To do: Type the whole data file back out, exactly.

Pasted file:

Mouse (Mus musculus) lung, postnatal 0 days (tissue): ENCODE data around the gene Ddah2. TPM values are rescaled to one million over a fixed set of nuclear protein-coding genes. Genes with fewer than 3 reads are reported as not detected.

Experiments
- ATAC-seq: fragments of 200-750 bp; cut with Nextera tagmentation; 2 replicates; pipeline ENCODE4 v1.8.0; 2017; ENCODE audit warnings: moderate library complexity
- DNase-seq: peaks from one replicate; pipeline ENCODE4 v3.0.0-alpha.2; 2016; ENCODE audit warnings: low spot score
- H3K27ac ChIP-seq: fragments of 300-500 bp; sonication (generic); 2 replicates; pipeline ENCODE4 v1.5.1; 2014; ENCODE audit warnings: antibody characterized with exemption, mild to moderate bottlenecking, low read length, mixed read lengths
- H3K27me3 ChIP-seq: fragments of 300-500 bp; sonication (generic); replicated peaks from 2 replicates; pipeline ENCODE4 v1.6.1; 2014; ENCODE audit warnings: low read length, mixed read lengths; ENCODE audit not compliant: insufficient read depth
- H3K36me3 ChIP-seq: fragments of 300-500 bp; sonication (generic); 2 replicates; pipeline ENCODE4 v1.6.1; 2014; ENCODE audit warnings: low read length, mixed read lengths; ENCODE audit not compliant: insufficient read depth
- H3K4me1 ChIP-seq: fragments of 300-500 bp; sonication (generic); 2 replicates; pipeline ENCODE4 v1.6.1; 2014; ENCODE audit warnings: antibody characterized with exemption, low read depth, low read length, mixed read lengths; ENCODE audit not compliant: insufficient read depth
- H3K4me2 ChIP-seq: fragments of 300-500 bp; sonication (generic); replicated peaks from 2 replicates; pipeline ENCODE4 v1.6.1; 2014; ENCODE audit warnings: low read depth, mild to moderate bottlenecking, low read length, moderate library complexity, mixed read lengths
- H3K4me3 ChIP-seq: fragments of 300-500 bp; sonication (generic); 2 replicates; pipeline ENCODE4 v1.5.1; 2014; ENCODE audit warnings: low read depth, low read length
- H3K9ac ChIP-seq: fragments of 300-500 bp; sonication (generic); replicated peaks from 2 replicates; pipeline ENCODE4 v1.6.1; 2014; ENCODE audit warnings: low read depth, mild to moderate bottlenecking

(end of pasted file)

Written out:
Mouse (Mus musculus) lung, postnatal 0 days (tissue): ENCODE data around the gene Ddah2. TPM values are rescaled to one million over a fixed set of nuclear protein-coding genes. Genes with fewer than 3 reads are reported as not detected.

Experiments
- ATAC-seq: fragments of 200-750 bp; cut with Nextera tagmentation; 2 replicates; pipeline ENCODE4 v1.8.0; 2017; ENCODE audit warnings: moderate library complexity
- DNase-seq: peaks from one replicate; pipeline ENCODE4 v3.0.0-alpha.2; 2016; ENCODE audit warnings: low spot score
- H3K27ac ChIP-seq: fragments of 300-500 bp; sonication (generic); 2 replicates; pipeline ENCODE4 v1.5.1; 2014; ENCODE audit warnings: antibody characterized with exemption, mild to moderate bottlenecking, low read length, mixed read lengths
- H3K27me3 ChIP-seq: fragments of 300-500 bp; sonication (generic); replicated peaks from 2 replicates; pipeline ENCODE4 v1.6.1; 2014; ENCODE audit warnings: low read length, mixed read lengths; ENCODE audit not compliant: insufficient read depth
- H3K36me3 ChIP-seq: fragments of 300-500 bp; sonication (generic); 2 replicates; pipeline ENCODE4 v1.6.1; 2014; ENCODE audit warnings: low read length, mixed read lengths; ENCODE audit not compliant: insufficient read depth
- H3K4me1 ChIP-seq: fragments of 300-500 bp; sonication (generic); 2 replicates; pipeline ENCODE4 v1.6.1; 2014; ENCODE audit warnings: antibody characterized with exemption, low read depth, low read length, mixed read lengths; ENCODE audit not compliant: insufficient read depth
- H3K4me2 ChIP-seq: fragments of 300-500 bp; sonication (generic); replicated peaks from 2 replicates; pipeline ENCODE4 v1.6.1; 2014; ENCODE audit warnings: low read depth, mild to moderate bottlenecking, low read length, moderate library complexity, mixed read lengths
- H3K4me3 ChIP-seq: fragments of 300-500 bp; sonication (generic); 2 replicates; pipeline ENCODE4 v1.5.1; 2014; ENCODE audit warnings: low read depth, low read length
- H3K9ac ChIP-seq: fragments of 300-500 bp; sonication (generic); replicated peaks from 2 replicates; pipeline ENCODE4 v1.6.1; 2014; ENCODE audit warnings: low read depth, mild to moderate bottlenecking